Cleaning Different Types of Fluids

By
Services for Real Estate Pros with Pulling Curls

Houses are full of all types of fluids!

Let's talk a little about different types of fluids, and the best way to clean them up around your home!

Clear Bodily Fluids:  Things like urine or amniotic fluid can be easily cleaned up with a towel or something.  The problem, of course, is the smell.  I like to take a tsp of baking powder or vinegar (NOT BOTH) and dissolve it in a cup of water and spray the area with that.  Of course, a lot of women can't tell if it's pee or amniotic fluid.

Blood:  Blood can be a rough one (both for the person bleeding and for the stain).  As a nurse, I use hydrogen peroxide on my blood stains.  You'll see it bubble and clearly do something to it, and it is always easier to wash out.  After the peroxide, I like to put some stain spray or stick on it, and just leave it til'I wash next.  Pro Tip:  Make sure to wash any blood stains in cold vs hot/water!

Fats:  With fats, you'll want a degreaser.  If you were to get a large fat spill on your clothes or on your floors, use some regular dish soap to help you clean it up.

If I'm out and get a stain on my shirt from an alfredo sauce (or another similar creamy sauce) I like to use that same method when I get home.  I just squirt a little dish soap on the area (straight from the bottle at the sink) and then put it to launder with my next load.

Sugary Fluids:  Sugary fluids -- things like juice, soda or ice tea can be SO sticky.  I make my own spray for this type of thing:

  • 1/8 bottle vinegar (just regular white vinegar)
  • 5-10 drops of essential oils (just for a nice smell)
  • A couple drops of dish soap
  • Fill the rest of the bottle with water

I shake that up, and between the vinegar and the dish soap, I am usually good to go to get that sticky stuff off my floors, or whatnot.  It's super handy.

In fact, that recipe is what I use to clean my countertops & bathrooms when they need it as well!

Food Liquids:  Most of the time I use that vinegar spray, but if I am concerned about food safety, I will use an antibacterial spray.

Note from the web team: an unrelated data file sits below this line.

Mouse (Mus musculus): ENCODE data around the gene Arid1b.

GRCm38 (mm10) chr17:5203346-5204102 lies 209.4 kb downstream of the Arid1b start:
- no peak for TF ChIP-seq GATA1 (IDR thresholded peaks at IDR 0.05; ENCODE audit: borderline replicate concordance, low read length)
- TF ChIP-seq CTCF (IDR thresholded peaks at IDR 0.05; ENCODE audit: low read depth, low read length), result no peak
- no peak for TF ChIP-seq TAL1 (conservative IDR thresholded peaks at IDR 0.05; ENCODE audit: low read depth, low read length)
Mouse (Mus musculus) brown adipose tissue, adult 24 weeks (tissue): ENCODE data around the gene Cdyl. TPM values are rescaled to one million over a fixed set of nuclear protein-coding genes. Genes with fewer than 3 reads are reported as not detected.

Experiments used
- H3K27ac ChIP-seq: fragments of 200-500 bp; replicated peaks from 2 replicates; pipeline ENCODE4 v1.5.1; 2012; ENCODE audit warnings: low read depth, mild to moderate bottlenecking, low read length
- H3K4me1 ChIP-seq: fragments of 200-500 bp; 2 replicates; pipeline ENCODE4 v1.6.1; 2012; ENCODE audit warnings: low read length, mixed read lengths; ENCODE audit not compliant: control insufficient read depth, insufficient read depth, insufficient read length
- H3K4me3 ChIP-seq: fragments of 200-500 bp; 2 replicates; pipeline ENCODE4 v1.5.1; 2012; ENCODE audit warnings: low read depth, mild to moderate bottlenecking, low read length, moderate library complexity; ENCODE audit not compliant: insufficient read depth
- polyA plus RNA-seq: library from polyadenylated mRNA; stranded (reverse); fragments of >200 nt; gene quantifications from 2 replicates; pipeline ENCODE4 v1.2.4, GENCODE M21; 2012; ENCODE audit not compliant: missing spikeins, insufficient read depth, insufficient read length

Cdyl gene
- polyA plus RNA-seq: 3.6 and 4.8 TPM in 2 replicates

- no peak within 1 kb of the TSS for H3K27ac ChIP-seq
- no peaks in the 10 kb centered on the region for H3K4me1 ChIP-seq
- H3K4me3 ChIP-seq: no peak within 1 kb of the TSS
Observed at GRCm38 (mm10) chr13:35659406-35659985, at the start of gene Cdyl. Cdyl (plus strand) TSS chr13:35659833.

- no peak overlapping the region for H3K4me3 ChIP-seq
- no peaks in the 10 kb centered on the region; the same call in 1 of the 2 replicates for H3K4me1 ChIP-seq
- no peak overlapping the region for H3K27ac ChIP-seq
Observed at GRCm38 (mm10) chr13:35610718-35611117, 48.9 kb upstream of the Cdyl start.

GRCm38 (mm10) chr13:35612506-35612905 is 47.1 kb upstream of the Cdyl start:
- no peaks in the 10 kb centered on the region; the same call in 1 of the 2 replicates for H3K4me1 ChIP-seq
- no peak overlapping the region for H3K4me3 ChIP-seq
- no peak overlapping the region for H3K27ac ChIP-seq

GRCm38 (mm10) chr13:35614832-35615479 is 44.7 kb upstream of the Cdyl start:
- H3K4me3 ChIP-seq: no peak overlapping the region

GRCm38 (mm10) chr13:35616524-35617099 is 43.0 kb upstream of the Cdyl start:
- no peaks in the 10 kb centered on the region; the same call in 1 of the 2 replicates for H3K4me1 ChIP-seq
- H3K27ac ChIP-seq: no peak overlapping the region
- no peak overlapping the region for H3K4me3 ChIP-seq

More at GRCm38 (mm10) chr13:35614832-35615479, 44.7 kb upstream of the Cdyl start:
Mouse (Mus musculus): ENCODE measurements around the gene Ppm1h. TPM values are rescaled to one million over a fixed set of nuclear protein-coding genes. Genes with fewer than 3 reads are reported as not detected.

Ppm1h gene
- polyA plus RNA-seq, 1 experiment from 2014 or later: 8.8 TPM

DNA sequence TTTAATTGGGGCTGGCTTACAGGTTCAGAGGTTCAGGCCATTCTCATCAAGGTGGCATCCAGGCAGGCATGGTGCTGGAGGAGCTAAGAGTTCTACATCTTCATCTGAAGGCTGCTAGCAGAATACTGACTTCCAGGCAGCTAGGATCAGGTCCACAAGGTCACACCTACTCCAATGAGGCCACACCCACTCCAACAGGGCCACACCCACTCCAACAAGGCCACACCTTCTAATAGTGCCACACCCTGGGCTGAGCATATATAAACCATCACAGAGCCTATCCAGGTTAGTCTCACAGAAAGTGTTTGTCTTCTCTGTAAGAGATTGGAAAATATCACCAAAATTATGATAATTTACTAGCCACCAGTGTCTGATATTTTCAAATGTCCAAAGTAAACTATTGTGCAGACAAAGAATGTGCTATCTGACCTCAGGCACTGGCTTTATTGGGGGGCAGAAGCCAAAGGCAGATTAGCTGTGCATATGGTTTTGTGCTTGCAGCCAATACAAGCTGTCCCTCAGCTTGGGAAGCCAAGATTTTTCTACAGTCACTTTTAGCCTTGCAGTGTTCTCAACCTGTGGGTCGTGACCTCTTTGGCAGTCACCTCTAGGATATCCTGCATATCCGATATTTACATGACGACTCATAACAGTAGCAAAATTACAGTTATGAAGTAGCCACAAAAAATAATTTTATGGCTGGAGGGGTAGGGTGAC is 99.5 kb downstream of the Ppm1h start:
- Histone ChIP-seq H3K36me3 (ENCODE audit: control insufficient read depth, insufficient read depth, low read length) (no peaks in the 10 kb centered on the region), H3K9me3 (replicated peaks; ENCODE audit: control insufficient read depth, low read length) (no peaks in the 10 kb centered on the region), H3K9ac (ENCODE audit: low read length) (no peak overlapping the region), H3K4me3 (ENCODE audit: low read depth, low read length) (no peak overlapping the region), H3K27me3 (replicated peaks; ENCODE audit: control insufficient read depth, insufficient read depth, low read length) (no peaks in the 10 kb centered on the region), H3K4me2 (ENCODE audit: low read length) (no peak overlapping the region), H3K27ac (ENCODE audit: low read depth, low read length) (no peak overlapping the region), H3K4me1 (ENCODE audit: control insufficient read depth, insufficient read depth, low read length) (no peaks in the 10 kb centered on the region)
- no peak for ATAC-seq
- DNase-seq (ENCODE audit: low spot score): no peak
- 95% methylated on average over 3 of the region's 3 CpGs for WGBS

NOTE ON ANTIBACTERIAL:  I do have an antibacterial spray that I use occasionally, but mostly only after having chicken or other bacteria-laden items on my counter.  You really want to limit anti-bacterial products to only times that you need it!

The MOST IMPORTANT thing about antibacterial products and sprays are the dwell time.  That means, how long it sits on your counter before you wipe it off.  The alcohol needs some time to kill the bacteria, so I tend to spray a large amount on the counter, take 3-5 minutes doing something else, and then wipe it off (I set a timer, otherwise I forget to wipe it off).

Also, making sure that you clean daily -- on a cleaning schedule helps a lot!


Of course there are other types of fluids that come out of kids and residents of your house.  The most important thing:

1.  Get-up any chunks

2.  Blot-up as much of the liquid as you can

3.  Then, try to fix the stain (and that would be a separate post on how to get stains out)

4.  Spray the area with vinegar or baking soda to take away any lingering smells.

 

I hope that helps you not freak out so much next time you have a spill at your house.  I try to remind myself I'm raising people, not clean houses (and sometimes that helps)!

 

Comments (1)

John Pusa
Berkshire Hathaway Home Services Crest - Glendale, CA
Your All Time Realtor With Exceptional Service

Hilary Erickson very good report about cleaning different types of fluids.

Jan 28, 2019 03:08 PM